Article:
Katrina Forgotten

This year marks the sixth anniversary of Hurricane Katrina not only for our campus, but also for those affected by the destruction it caused. Yet the anniversary of the hurricane, the costliest and one of the deadliest natural disasters in United States’ history, was given little attention. With over $100 billion dollars in damage done and the untold losses of millions, six years later, their stories have not been fully told. While many were occupied by another potential disaster, its significance was put aside, forgetting the more than 1,800 who died.

I believe part of this issue has to do with media coverage. We share the blame and should not readily leave behind those who still need help, given the longevity of the affects. While mounting natural disasters are easy graphics, people with nary a house to go back to in New Orleans need to be made public knowledge.  Take Hurricane Irene for example.  It is the most current and prime example of the media hype machine that can potentially ruin lives of future generations by undermining the seriousness of these hurricanes when images of complete devastation aren’t met.

In a serious matter like a hurricane, why do we have to see footage of random news reporters out in the very elements they warn others to stay away from?  I can do nothing but laugh as a person gets too close to the storm surge and gets knocked to their feet or speak loud enough into the microphone as wind gusts nearly blow them away.  Are field reporters pressured into doing something that is dangerous and pointless or do they believe that this coverage will earn them something?  I would rather have a camera shot of the outside from someone inside a safe location, with the reporter right beside so I can hear what he or she is saying.  Natural disasters should be covered with a grain of salt and a ton of intelligence.  It would be so horrible for one of those reporters to die in a situation, when there is so much protection available and preventative measures that could have easily been taken.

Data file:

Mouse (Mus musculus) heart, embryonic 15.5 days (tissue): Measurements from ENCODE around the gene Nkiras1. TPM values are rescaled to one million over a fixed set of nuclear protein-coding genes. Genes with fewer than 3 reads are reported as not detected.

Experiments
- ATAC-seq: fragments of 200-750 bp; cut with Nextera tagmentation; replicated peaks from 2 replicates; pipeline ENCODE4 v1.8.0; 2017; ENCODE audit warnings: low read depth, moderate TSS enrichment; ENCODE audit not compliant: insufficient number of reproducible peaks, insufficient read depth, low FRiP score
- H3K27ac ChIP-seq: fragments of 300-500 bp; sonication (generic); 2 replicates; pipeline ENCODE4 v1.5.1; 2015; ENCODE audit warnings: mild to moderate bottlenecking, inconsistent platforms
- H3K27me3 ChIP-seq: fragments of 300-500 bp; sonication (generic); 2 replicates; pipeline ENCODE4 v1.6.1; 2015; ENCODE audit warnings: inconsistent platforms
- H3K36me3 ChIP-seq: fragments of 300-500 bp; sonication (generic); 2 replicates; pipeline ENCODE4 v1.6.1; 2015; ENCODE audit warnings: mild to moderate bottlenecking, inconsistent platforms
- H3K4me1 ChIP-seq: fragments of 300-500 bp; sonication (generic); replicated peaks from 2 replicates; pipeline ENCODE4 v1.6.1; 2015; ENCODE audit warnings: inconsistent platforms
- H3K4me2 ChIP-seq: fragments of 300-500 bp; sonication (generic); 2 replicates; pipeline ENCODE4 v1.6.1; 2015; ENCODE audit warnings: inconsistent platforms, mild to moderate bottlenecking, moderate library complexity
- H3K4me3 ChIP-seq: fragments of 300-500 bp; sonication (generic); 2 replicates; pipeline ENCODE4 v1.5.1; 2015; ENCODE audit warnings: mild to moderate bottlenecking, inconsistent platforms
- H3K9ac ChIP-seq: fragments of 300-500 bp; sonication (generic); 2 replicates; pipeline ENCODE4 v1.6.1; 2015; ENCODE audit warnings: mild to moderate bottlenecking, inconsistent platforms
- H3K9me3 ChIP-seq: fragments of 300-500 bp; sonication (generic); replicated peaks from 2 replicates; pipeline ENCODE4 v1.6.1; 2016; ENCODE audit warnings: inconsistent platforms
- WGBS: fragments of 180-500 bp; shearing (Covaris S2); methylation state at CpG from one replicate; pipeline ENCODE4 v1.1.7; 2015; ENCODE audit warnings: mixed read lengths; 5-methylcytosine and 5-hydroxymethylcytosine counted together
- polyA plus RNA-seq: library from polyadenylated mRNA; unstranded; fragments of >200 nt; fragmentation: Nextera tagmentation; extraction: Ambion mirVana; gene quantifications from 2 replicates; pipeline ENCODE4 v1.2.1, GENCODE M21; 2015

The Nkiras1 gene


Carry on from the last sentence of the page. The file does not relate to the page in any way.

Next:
This type of shock reporting is then allowing the hurricane or other natural disasters to live up to the hype.  They are hoping that it becomes deadly so that they can have this footage to show or these stories to write.  The last time I checked, a hurricane doesn’t have a will: nature controls it.  No one ever wants to play God, so why tempt Mother Nature?  In the case of Irene, it thankfully spared millions of people from a fate similar to those six years ago.  Unfortunately, people were affected from the coastal flooding on the Atlantic coast to the massive flooding in Vermont.  

Yet you can find little coverage of news reporters in boring old Vermont, right?  The transfixing point in all of this hype was the potential of New York being destroyed. Plenty of reporters were there waiting for the sky to fall, but these helpless people in Vermont, who were expecting New York to get hit, never fully understood what could happen to them.  The building up of these hurricanes will cause others to think less of the damage that can happen.  The next time, and there will be one, a hurricane barrels through that region, people may believe it will be okay because they weren’t devastated the last time.  This notion is completely false.

Let me put numbers to the devastation I speak of, which no one else will even mention. Orleans and Plaquemines Parish saw severe damage, more than or equal to $30,000, to more than 40 percent of homes. Bernard Parish had more than 50 percent of their homes severely damaged.  Going deeper, districts Gentilly, Lower 9th Ward, New Orleans East, Village de L’Est and Venetian Isles saw more than 60 percent of their homes severely damaged. Levees were breached in eight places and were mainly the cause of the flooding in New Orleans, as they were supposed to keep the water out.  Ecologically, the severity of Katrina’s winds and tidal surge saw a major negative impact on the barrier islands and wetlands that protect Louisiana from such hurricanes and provide habitats for many of the local wildlife found in this region.

Things were destroyed, people lost and some wildlife may never return because of this event.  People should understand this could happen to any state along the Gulf of Mexico or the Atlantic Ocean, as far north as Vermont.  Even more so, it’s the effects that people should realize that will happen to anyone, not just New Orleans as a city, but as one person in a population.  This goes for those in North Carolina and Vermont: just because they lack major cities, their pain and suffering matter no less.